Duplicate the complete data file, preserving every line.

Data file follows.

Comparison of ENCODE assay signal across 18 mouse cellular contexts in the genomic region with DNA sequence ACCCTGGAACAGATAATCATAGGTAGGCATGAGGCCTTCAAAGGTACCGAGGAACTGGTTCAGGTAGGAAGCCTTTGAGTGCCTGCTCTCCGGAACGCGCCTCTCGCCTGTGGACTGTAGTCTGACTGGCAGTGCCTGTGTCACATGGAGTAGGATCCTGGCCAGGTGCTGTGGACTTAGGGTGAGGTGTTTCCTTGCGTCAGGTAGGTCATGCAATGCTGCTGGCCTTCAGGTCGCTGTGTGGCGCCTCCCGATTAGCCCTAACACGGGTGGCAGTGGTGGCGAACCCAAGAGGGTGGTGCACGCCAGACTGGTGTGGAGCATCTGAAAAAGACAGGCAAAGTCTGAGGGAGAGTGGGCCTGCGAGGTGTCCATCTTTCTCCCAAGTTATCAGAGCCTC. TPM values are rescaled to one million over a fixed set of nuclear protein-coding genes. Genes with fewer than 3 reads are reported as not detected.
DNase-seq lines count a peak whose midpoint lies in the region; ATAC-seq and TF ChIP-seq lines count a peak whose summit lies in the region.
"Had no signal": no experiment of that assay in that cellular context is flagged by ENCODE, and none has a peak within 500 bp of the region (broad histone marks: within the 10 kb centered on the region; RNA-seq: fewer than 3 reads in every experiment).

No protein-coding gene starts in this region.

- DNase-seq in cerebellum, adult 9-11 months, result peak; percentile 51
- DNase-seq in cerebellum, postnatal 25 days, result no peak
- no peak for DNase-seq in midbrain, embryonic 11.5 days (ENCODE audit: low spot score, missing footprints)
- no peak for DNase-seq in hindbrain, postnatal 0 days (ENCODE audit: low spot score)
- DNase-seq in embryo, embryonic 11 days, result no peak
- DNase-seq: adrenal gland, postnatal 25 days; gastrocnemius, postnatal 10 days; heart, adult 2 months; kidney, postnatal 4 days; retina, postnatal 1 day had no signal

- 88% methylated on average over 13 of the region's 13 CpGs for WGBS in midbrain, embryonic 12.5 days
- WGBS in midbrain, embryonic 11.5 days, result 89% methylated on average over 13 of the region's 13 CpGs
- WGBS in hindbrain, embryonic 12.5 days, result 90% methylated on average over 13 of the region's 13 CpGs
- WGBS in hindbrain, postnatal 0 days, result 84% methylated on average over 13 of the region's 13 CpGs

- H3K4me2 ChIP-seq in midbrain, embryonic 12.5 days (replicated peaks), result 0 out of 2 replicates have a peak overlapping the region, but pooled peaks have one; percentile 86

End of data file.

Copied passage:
Comparison of ENCODE assay signal across 18 mouse cellular contexts in the genomic region with DNA sequence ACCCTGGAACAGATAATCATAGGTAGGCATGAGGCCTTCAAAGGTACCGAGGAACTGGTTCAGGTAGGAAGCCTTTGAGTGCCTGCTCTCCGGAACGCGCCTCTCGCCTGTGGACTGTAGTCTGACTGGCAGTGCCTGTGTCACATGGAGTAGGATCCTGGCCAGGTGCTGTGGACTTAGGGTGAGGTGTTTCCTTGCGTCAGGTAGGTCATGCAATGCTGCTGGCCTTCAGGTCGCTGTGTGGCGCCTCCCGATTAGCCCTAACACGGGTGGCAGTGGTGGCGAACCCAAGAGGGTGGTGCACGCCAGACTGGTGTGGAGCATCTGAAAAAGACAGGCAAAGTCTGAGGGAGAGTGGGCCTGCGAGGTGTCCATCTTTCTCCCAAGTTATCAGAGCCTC. TPM values are rescaled to one million over a fixed set of nuclear protein-coding genes. Genes with fewer than 3 reads are reported as not detected.
DNase-seq lines count a peak whose midpoint lies in the region; ATAC-seq and TF ChIP-seq lines count a peak whose summit lies in the region.
"Had no signal": no experiment of that assay in that cellular context is flagged by ENCODE, and none has a peak within 500 bp of the region (broad histone marks: within the 10 kb centered on the region; RNA-seq: fewer than 3 reads in every experiment).

No protein-coding gene starts in this region.

- DNase-seq in cerebellum, adult 9-11 months, result peak; percentile 51
- DNase-seq in cerebellum, postnatal 25 days, result no peak
- no peak for DNase-seq in midbrain, embryonic 11.5 days (ENCODE audit: low spot score, missing footprints)
- no peak for DNase-seq in hindbrain, postnatal 0 days (ENCODE audit: low spot score)
- DNase-seq in embryo, embryonic 11 days, result no peak
- DNase-seq: adrenal gland, postnatal 25 days; gastrocnemius, postnatal 10 days; heart, adult 2 months; kidney, postnatal 4 days; retina, postnatal 1 day had no signal

- 88% methylated on average over 13 of the region's 13 CpGs for WGBS in midbrain, embryonic 12.5 days
- WGBS in midbrain, embryonic 11.5 days, result 89% methylated on average over 13 of the region's 13 CpGs
- WGBS in hindbrain, embryonic 12.5 days, result 90% methylated on average over 13 of the region's 13 CpGs
- WGBS in hindbrain, postnatal 0 days, result 84% methylated on average over 13 of the region's 13 CpGs

- H3K4me2 ChIP-seq in midbrain, embryonic 12.5 days (replicated peaks), result 0 out of 2 replicates have a peak overlapping the region, but pooled peaks have one; percentile 86